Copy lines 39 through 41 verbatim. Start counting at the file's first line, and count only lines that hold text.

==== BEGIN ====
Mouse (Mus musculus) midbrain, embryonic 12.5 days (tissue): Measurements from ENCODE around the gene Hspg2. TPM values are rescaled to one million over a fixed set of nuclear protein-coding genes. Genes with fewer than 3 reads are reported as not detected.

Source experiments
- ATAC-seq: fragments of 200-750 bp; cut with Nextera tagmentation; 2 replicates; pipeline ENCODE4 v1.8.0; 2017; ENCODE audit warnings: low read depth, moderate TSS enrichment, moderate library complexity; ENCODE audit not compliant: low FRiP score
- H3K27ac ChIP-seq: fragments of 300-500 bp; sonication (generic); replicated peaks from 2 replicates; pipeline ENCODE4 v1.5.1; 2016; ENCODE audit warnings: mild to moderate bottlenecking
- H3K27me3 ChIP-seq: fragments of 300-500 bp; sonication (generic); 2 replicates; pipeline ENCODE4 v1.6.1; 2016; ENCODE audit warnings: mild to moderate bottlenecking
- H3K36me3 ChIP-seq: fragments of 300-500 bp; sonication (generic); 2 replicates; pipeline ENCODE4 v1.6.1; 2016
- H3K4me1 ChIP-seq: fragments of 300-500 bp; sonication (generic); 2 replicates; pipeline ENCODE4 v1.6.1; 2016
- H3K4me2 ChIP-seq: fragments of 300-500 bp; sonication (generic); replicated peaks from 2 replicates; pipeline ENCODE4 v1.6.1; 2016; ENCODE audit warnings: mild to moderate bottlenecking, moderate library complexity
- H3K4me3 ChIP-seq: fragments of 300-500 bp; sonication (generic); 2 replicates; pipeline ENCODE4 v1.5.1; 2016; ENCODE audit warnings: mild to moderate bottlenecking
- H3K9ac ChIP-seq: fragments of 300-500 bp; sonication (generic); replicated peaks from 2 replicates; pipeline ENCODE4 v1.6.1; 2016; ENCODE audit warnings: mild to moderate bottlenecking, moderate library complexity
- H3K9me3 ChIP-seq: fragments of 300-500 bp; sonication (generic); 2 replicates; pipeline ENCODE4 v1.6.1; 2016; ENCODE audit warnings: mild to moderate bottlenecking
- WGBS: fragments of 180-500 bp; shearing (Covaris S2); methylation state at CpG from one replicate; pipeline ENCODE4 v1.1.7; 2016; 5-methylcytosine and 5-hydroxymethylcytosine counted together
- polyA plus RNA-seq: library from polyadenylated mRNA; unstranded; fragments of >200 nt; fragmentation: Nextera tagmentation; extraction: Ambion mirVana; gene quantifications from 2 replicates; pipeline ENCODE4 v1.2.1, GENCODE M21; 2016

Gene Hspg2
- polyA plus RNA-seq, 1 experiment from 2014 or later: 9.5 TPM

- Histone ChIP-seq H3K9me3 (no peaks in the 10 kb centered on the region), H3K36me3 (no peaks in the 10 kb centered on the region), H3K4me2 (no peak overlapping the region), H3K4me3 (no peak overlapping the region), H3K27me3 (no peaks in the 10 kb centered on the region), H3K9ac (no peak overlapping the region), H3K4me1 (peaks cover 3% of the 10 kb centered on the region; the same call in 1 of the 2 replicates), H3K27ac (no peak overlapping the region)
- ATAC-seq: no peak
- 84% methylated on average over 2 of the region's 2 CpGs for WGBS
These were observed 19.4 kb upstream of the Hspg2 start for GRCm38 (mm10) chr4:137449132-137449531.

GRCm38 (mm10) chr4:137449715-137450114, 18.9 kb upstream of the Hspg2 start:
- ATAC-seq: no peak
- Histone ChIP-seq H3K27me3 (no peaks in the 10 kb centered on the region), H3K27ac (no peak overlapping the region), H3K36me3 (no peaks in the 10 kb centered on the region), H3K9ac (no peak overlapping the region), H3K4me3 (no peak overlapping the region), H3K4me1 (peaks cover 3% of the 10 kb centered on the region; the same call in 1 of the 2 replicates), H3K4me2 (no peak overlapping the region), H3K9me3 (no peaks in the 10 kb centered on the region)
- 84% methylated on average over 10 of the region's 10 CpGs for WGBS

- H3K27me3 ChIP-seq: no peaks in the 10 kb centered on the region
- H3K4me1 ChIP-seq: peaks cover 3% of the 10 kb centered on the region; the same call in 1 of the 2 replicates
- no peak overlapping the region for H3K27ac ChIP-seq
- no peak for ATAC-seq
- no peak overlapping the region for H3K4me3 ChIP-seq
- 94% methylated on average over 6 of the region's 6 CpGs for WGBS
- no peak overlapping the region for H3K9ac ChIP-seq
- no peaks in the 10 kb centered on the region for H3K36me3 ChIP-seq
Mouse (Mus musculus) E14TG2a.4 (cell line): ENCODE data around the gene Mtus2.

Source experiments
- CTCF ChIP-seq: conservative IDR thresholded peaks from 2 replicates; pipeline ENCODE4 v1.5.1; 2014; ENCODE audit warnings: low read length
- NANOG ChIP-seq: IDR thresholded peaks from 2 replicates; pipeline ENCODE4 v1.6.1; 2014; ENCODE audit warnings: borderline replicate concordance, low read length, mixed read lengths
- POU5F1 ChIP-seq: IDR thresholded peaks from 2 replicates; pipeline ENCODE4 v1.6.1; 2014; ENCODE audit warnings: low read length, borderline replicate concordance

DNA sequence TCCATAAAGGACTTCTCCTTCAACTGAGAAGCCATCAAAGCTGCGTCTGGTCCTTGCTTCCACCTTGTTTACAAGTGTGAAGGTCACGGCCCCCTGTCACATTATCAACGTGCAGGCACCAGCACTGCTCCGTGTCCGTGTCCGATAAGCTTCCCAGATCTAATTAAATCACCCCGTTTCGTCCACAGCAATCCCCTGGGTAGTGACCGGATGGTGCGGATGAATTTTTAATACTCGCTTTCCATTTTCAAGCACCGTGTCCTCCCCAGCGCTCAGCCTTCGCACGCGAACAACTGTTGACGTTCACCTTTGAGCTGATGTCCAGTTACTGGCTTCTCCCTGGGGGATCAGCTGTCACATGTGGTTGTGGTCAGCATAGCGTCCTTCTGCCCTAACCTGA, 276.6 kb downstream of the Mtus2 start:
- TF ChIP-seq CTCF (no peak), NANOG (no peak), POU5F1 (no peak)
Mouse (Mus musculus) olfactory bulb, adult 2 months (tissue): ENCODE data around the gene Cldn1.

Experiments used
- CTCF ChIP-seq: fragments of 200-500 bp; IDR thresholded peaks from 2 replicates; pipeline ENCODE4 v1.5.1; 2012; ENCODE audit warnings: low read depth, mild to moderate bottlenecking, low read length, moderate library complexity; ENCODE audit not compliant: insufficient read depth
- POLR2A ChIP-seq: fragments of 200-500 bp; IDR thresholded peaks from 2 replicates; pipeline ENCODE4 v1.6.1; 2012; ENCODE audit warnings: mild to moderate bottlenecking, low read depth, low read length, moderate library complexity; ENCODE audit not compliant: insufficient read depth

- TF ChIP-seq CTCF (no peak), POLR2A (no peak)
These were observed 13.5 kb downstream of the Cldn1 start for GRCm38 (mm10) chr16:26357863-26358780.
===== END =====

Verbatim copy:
Mouse (Mus musculus) olfactory bulb, adult 2 months (tissue): ENCODE data around the gene Cldn1.

Experiments used
- CTCF ChIP-seq: fragments of 200-500 bp; IDR thresholded peaks from 2 replicates; pipeline ENCODE4 v1.5.1; 2012; ENCODE audit warnings: low read depth, mild to moderate bottlenecking, low read length, moderate library complexity; ENCODE audit not compliant: insufficient read depth